I've noticed that I'm losing a lot of high end detail when I plug my soundcard into my hifi amplifier. I use this setup to record and mix music.

The soundcard is an 828mk2. Hifi amp is audiolab 8000a.

There are two obvious differences here - the soundcard outputs are +4db, whereas I believe hifi equipment is -10db. Also soundcard outputs are balanced and I'm using unbalanced cable.

I'd expect the balancing issue to cause RF noise problems rather than lowpassing so I don't think it's that (or am I wrong there)?

Is the level matching issue likely to be the cause of the poor sound quality? I don't want to spend a bunch of money on a level matching box only to find out it makes no difference! Could there be anything else here I should look into before buying a level matching box?

  • Welcome to sound.SE! Note that HiFi questions are off-topic here, but IMO this question could have potential for professional applications too. Perhaps you could rephrase it accordingly? Commented Feb 7, 2016 at 12:40
  • Hi. Not sure on the rephrasing - I know professional musicians who use hi fi amps for monitoring. I think this question just is applicable to sound design and recording. The fact that it could be applicable to other things too is besides the point. I've done some minimal rephrasing but I'm not quite sure what you're looking for. What I'm using this stuff for has no real bearing on the question or how it could be resolved...
    – DanBennett
    Commented Feb 7, 2016 at 14:46

3 Answers 3


A balanced line-level output usually has TRS (tip-ring-shield) 1/4" connectors. Connecting them to an unbalanced input requires the use of mono cables which short R with S (ring/return with shield) in the TRS socket.

This balanced->imbalanced conversion works only at the jack level, not at the socket level: a mono socket has only "T" (tip) and "S" (shield) wipers, and the shield wiper will not short R and S (and you better hope that it finds S rather than R or the insulation) of a TRS plug.

So TS sockets want TS plugs while a TRS socket can accommodate either TRS or TS plugs/cables for a balanced/imbalanced connection respectively.

So be sure to use a TS cable with mono connectors. Or a DI box. But with a reasonably short cable, that's sort of pointless.


Doesn't seem as though level matching was the issue here (and others off site have confirmed out it would seem unlikely - you'd expect distortion not low-passing from the too-hot +4db signal going into a -10db input) Impedance might be an issue but in this case I have high input impedance, and low output impedance as you'd want.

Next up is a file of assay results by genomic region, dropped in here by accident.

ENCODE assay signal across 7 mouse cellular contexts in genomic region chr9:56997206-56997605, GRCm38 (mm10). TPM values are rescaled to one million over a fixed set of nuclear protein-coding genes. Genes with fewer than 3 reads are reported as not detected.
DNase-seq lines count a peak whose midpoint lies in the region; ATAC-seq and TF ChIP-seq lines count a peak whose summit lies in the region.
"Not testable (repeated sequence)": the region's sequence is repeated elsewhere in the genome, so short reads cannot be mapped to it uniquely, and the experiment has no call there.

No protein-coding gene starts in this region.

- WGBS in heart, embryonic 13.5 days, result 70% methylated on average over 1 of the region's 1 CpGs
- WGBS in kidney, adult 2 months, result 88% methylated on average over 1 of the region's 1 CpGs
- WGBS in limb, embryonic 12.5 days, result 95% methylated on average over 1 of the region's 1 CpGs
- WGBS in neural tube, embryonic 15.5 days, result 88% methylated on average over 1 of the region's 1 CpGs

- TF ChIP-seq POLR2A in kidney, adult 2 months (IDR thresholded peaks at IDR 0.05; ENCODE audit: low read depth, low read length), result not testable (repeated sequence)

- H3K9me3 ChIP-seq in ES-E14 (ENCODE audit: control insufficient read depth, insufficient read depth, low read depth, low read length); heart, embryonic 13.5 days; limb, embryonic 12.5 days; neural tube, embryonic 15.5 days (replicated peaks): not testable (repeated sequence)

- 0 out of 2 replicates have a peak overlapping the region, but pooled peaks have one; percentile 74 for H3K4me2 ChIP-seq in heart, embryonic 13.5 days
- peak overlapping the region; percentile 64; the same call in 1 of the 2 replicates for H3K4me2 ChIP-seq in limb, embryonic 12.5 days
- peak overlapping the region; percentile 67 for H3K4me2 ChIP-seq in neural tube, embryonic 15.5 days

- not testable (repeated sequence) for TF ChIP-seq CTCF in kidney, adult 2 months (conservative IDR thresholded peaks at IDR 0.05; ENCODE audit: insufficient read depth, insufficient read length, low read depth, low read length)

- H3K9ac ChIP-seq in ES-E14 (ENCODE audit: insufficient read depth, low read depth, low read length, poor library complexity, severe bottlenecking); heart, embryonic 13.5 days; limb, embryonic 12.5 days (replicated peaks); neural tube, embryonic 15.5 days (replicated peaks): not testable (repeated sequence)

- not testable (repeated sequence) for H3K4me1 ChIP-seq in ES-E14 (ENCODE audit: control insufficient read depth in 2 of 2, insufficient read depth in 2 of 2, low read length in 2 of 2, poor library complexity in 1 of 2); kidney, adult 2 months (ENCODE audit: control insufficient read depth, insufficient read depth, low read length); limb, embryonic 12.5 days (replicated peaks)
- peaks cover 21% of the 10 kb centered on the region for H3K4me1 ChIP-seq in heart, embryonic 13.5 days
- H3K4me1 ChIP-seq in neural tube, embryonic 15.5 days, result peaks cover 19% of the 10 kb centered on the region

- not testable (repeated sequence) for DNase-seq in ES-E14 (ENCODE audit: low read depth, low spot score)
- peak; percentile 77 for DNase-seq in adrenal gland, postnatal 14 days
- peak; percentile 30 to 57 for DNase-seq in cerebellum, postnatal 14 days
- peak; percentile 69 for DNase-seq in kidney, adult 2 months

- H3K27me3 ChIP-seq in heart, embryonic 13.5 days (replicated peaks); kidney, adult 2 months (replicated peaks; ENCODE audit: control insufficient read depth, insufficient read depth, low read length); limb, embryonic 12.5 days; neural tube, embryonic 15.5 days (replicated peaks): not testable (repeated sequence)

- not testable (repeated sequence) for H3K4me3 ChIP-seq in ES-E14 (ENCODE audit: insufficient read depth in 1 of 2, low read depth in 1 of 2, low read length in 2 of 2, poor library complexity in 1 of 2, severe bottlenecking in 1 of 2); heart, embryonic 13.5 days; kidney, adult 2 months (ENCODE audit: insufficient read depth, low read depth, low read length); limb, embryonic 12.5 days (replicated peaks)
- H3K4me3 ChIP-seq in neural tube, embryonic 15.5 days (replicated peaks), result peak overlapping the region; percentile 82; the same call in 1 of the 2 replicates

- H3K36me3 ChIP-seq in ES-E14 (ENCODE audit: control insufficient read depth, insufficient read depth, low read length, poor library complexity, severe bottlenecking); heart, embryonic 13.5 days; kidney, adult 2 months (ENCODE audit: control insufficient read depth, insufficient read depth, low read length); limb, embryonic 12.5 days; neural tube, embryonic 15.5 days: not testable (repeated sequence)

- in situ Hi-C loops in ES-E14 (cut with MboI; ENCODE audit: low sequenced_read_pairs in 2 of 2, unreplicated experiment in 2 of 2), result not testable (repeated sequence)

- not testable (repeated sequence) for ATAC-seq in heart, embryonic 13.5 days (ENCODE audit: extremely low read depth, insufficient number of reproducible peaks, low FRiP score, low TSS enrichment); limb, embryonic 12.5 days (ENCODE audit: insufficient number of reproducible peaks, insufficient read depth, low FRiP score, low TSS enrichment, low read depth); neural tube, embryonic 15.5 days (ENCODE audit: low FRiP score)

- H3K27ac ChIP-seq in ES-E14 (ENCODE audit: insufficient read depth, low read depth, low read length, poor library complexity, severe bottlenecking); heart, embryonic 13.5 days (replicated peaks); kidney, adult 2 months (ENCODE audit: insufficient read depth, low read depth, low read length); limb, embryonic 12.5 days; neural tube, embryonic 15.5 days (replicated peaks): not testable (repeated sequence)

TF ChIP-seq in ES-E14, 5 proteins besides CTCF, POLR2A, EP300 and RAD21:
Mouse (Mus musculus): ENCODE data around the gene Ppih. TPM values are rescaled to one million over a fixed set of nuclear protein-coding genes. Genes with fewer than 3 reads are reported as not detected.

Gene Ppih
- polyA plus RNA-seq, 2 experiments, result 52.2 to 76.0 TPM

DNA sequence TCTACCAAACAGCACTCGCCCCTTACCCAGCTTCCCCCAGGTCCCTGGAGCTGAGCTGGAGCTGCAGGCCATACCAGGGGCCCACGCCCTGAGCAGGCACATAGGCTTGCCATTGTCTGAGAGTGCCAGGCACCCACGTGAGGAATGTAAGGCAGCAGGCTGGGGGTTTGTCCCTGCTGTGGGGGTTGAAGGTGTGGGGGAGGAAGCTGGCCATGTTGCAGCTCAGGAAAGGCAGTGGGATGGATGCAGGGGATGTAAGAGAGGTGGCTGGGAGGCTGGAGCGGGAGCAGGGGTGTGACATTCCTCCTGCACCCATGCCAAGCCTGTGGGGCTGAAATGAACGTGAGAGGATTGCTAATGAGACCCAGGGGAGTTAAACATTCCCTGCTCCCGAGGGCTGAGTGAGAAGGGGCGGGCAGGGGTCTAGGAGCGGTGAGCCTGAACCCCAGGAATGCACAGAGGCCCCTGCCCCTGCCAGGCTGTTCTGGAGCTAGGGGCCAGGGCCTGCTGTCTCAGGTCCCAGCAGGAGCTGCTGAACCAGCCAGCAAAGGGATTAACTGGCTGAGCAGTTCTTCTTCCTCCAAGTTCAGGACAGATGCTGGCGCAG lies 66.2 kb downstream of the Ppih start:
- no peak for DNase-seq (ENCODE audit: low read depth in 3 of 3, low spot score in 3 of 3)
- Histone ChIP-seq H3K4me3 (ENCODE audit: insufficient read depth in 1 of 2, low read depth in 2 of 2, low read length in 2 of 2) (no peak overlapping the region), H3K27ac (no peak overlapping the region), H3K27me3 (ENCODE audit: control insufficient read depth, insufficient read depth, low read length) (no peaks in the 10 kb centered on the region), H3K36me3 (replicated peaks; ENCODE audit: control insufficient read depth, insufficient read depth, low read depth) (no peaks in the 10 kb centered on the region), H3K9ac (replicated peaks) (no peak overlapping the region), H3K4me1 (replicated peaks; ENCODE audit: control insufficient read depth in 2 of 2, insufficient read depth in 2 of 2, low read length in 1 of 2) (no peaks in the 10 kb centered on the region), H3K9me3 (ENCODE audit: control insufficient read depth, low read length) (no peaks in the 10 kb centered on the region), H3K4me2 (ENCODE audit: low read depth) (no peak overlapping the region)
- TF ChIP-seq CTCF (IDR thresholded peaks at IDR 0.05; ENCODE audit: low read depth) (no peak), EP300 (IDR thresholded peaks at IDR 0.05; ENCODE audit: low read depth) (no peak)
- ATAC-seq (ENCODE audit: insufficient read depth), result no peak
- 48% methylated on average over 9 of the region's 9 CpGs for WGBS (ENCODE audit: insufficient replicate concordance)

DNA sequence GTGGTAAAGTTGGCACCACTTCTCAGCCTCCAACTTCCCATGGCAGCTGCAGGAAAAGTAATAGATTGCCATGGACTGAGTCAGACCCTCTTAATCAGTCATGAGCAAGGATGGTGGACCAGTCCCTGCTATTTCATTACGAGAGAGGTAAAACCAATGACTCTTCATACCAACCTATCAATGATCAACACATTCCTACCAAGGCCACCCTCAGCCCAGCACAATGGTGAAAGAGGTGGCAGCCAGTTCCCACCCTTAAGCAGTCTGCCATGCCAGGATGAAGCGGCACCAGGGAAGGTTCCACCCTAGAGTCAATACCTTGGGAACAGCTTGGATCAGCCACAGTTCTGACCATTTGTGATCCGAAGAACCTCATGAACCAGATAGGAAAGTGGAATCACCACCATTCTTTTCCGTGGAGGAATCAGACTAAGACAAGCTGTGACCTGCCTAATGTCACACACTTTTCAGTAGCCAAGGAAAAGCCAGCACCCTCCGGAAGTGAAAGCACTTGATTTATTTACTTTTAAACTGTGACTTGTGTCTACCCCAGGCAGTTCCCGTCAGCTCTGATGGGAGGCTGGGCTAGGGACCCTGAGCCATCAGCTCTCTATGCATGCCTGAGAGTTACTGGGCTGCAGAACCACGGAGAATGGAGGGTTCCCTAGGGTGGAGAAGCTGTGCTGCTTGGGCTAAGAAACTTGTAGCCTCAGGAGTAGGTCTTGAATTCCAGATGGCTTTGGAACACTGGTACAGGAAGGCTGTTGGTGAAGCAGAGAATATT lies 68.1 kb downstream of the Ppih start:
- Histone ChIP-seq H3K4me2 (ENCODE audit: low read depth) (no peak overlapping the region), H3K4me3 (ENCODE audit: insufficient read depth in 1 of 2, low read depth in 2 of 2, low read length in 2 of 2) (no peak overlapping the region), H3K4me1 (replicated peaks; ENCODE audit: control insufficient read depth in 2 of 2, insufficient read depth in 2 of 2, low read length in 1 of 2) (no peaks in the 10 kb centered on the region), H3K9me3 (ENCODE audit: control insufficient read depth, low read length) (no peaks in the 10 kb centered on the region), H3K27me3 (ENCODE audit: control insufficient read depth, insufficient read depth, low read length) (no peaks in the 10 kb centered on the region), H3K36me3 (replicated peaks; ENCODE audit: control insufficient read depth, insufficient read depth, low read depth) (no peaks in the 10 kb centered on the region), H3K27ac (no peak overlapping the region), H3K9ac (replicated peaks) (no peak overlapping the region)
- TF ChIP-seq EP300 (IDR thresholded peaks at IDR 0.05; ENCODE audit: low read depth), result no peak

I tried swapping cables, tried sending signal into other inputs, no dice. Then this morning I unplugged everything, plugged it back in exactly as it was, opened soundcard settings changed them, set them back as they were. At some point in this process the problem fixed itself.

Possibly this was impedance on a line that had been plugged in a long time? Though previous unpluggings hadn't fixed that. Baffling.

So I think probably not a problem with line levels (though that's obviously not an ideal setup), and I don't know what the problem was, but it was resolved by taking my system apart and putting it back together again.

  • Pay close attention to impedance matching and cable length and quality. Simple boo-boos can mess up perfectly good sound even in studio grade equipment.
    – user18060
    Commented May 8, 2016 at 0:43

You did not reveal exactly what cables you are using. If they are not wired properly, you will get exactly the symptoms you describe. For example leaving half of a balanced line floating will result in a greatly diminished signal (or possibly no signal at all.) No it has nothing to do with "impedance" or "cable length" or even signal levels.

If you fixed the problem by unplugging and re-plugging, then chances are that it was simply a dirty connector pin that got cleaned by the "wiping action" of the connectors mating.

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